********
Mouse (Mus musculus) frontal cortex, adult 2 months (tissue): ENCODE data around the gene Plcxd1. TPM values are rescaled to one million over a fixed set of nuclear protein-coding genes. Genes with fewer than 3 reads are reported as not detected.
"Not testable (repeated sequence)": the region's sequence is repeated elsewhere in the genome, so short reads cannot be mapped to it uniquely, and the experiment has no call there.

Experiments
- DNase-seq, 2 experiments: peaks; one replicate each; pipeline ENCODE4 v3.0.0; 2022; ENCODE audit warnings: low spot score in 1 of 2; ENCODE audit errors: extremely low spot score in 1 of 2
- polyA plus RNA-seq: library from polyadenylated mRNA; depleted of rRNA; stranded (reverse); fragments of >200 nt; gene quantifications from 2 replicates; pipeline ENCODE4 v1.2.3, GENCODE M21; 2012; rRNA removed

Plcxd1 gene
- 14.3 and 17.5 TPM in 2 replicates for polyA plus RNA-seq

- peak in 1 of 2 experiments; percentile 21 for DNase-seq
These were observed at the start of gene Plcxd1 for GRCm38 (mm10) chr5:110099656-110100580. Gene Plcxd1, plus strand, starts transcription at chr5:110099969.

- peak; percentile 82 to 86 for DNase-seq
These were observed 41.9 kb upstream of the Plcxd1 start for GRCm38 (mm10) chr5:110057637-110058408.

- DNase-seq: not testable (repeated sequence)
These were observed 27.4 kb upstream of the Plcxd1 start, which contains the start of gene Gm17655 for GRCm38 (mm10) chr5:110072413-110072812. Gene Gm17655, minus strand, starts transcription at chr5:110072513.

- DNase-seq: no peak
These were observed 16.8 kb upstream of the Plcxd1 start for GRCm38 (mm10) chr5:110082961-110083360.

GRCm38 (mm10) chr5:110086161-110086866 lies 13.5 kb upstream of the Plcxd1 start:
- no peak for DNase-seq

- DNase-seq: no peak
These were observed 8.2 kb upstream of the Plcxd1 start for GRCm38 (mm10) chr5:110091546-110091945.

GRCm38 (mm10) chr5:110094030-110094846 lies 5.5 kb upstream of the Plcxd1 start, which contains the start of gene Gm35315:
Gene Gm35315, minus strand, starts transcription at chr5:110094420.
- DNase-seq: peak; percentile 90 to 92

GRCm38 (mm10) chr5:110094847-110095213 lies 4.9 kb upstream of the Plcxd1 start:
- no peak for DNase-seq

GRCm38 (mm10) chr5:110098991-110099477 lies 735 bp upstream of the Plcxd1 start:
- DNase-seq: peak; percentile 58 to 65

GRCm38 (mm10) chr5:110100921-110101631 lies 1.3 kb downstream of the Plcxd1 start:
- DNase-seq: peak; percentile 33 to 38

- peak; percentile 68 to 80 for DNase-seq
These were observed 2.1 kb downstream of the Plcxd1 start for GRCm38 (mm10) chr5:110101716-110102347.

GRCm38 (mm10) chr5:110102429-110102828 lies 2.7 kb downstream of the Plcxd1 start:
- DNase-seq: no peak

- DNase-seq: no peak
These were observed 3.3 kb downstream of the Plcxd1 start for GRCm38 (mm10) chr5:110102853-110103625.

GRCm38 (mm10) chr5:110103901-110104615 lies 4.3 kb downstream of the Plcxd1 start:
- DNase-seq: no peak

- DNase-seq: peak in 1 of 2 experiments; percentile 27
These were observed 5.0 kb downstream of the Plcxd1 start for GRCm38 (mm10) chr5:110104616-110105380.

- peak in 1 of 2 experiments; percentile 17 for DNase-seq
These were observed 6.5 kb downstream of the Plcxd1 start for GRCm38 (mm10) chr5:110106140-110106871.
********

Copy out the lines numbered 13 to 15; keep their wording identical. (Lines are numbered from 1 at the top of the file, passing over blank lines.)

These were observed 27.4 kb upstream of the Plcxd1 start, which contains the start of gene Gm17655 for GRCm38 (mm10) chr5:110072413-110072812. Gene Gm17655, minus strand, starts transcription at chr5:110072513.

- DNase-seq: no peak
These were observed 16.8 kb upstream of the Plcxd1 start for GRCm38 (mm10) chr5:110082961-110083360.